As I explained in an earlier blog post, I believe potential risks associated with our ever-more-intensive use of wireless devices, and the expanding body of research suggesting such risks do exist, are being unwisely ignored in our rush to enjoy the benefits of these technologies.
As that earlier post suggested, I see a need for:
1) A much-expanded program of research focused on understanding and mitigating EMF-related health risks, especially for vulnerable populations;
2) A fact-based and respectful discussion of research and public policy issues related to such risks.
Given my interest in this subject, I thought I might learn something useful from a recent NYT article by Carol Pogash entitled Cellphone Ordinance Puts Berkeley at Forefront of Radiation Debate. But, as I read the piece, I discovered that it used a mix of questionable journalistic practices to convey a different and dismayingly biased message, one worthy of a headline more like “Crazy Berkeley Radicals Once Again Deny Science by Legislating Onerous Anti-Business Regulations Based on Unfounded Sky-Is-Falling Cancer Claims.”
The first set of warning lights flashed when I read Pogash’s lead paragraph:
Leave it to Berkeley: This city, which has led the nation in passing all manner of laws favored by the left, has done it again. This time, the city passed a measure — not actually backed by science — requiring cellphone stores to warn customers that the products could be hazardous to their health, presumably by emitting dangerous levels of cancer-causing radiation.
While the first sentence may be true (I can’t tell without some independent research, since Pogash doesn’t cite any other “left-favored” laws passed by the city), it’s worth noting because it sets an effective perceptual frame for communicating the “Crazy Fact-Denying Berkeley Radicals Are At It Again” message. And it is especially potent in that regard when followed by two much more egregious statements in that paragraph. These claim that the Berkeley ordinance:
• is “not actually backed by science” and;
• warns customers that cellphones “could be hazardous to their health, presumably by emitting dangerous levels of cancer-causing radiation.”
It seems to me that, after reading the first paragraph, uninformed readers might reasonably assume that the ordinance’s disclosure requirement made unsubstantiated claims that cellphone use will expose users to “dangerous levels of cancer-causing radiation.”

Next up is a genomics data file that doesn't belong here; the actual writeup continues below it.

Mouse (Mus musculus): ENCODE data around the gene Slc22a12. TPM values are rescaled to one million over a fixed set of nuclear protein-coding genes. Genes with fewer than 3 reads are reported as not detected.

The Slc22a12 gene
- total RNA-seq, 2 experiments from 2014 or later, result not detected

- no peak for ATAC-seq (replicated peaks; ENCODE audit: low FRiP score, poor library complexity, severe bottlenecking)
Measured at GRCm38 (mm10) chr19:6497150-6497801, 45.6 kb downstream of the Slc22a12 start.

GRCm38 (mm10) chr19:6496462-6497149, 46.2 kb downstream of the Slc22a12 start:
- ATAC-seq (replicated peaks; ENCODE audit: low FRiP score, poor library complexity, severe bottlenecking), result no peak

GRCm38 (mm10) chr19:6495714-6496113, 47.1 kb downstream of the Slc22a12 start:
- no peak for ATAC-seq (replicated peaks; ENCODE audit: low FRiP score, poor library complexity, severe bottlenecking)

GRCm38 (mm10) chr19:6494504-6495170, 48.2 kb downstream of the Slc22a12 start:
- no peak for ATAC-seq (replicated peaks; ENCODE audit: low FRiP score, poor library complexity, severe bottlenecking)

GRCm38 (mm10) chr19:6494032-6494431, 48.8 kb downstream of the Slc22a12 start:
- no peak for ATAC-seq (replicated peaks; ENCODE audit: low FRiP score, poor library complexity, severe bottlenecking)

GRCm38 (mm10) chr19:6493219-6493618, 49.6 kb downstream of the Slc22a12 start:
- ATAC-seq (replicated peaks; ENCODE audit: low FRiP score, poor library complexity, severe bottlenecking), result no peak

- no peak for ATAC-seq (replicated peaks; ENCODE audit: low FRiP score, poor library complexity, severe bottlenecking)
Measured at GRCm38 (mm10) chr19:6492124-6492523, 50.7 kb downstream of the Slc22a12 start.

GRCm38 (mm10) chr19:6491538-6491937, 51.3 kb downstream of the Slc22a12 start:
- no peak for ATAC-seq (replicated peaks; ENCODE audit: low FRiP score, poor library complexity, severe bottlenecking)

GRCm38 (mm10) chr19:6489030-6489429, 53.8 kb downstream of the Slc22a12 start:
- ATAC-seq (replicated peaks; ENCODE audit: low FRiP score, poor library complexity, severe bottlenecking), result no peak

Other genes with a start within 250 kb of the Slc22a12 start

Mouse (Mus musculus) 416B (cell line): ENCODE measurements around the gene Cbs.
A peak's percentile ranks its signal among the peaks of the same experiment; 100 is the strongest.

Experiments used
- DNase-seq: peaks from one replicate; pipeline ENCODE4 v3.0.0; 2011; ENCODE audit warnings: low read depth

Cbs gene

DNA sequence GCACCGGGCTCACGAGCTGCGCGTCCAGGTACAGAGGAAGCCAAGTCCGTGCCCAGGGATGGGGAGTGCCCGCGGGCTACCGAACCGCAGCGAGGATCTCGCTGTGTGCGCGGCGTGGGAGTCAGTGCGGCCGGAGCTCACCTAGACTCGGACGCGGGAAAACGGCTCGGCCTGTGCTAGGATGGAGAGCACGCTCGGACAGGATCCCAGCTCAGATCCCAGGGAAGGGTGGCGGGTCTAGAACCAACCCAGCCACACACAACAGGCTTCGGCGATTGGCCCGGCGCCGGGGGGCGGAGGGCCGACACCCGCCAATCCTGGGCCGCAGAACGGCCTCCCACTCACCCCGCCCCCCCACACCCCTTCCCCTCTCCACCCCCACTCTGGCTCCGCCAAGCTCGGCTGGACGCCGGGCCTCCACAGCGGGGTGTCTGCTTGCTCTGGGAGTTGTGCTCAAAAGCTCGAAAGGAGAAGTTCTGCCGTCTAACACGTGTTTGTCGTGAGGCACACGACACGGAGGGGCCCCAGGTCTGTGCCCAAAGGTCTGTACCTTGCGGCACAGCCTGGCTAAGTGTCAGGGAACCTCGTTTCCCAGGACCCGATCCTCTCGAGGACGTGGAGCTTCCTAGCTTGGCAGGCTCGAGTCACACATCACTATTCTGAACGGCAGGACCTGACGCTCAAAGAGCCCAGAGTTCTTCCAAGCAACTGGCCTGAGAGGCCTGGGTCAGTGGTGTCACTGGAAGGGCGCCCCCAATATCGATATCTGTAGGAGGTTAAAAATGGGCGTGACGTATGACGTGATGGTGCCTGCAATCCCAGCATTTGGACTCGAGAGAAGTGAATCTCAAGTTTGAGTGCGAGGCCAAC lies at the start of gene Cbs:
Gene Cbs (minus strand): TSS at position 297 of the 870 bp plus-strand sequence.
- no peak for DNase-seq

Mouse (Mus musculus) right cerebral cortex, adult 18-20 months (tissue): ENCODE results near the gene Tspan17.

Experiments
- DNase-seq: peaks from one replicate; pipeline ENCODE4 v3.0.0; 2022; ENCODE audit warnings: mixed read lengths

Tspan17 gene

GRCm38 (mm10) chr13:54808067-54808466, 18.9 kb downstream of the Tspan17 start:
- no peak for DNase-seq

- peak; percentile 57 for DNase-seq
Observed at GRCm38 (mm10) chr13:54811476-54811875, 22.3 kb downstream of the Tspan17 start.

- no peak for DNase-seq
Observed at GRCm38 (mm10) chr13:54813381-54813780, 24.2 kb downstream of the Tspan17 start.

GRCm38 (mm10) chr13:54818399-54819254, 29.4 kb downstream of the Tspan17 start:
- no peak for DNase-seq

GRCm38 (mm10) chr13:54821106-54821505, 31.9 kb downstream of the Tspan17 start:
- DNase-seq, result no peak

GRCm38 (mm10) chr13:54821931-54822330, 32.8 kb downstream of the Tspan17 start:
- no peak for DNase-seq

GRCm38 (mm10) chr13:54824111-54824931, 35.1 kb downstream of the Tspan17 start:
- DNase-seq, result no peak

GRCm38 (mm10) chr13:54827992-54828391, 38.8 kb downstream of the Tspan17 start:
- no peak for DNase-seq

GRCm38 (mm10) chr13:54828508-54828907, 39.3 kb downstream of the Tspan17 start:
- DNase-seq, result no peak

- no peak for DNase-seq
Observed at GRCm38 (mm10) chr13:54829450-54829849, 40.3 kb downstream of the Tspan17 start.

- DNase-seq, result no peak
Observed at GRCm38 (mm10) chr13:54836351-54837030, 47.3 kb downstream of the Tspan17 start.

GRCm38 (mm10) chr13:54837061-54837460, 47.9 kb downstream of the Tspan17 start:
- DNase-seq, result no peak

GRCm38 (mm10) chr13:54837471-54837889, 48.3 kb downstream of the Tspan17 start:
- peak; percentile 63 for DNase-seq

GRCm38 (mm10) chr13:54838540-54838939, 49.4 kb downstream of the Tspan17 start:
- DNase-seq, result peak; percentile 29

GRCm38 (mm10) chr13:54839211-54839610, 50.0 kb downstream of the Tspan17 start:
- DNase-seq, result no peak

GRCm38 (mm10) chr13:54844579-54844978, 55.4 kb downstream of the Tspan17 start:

While launching a piece on the Berkeley ordinance this way may have been fun to write (it is, after all, entertainingly written), I was surprised and disappointed to see that it survived the Times’ editorial process. I found the “presumably” phrase particularly egregious in that regard, since Pogash’s “presumption” had no relation to the actual content of the ordinance, though many readers would not have known it when they read the lead paragraph (or possibly even after reading the whole article).
In her second paragraph, Pogash retains her dismissive tone by referring to the new Berkeley law as the “so-called” Right to Know ordinance, whose provisions she cites partially and in pieces, rather than in whole.
After reading these first two paragraphs, it seems reasonable to me that uninformed readers would assume that the ordinance and its requirements made some extreme statements about health risks, including some direct reference to increased cancer risk. All the more so after Pogash begins her third paragraph by focusing readers’ attention back to her preferred angle on the story, the “there’s no definitive proof of cancer risk” straw man.
Even supporters of the ordinance acknowledge that there is no definitive scientific link between cellphones and cancer, although they argue that it may take years for cancers to develop. The American Cancer Society says that cases of people developing cancer after carrying cellphones may be coincidental or anecdotal.
In the second part of that paragraph Pogash somewhat grudgingly acknowledges the actual content and purpose of the ordinance by adding that:
But some supporters are undeterred, noting that there are similar warnings in the fine print of cellphone manuals, and that the Berkeley warning is carefully written to reflect that language, albeit with additional cautionary words.
But right after doing that she jumps back to a poorly documented and superficial “debunking” of claims regarding potential links between cellphone use and cancer, which takes up the bulk of the remaining column inches devoted to the piece.
What she does not make clear is what Larry Lessig, who supported the Berkeley city council with pro bono legal services, explained in a blog post published shortly after the ordinance was passed: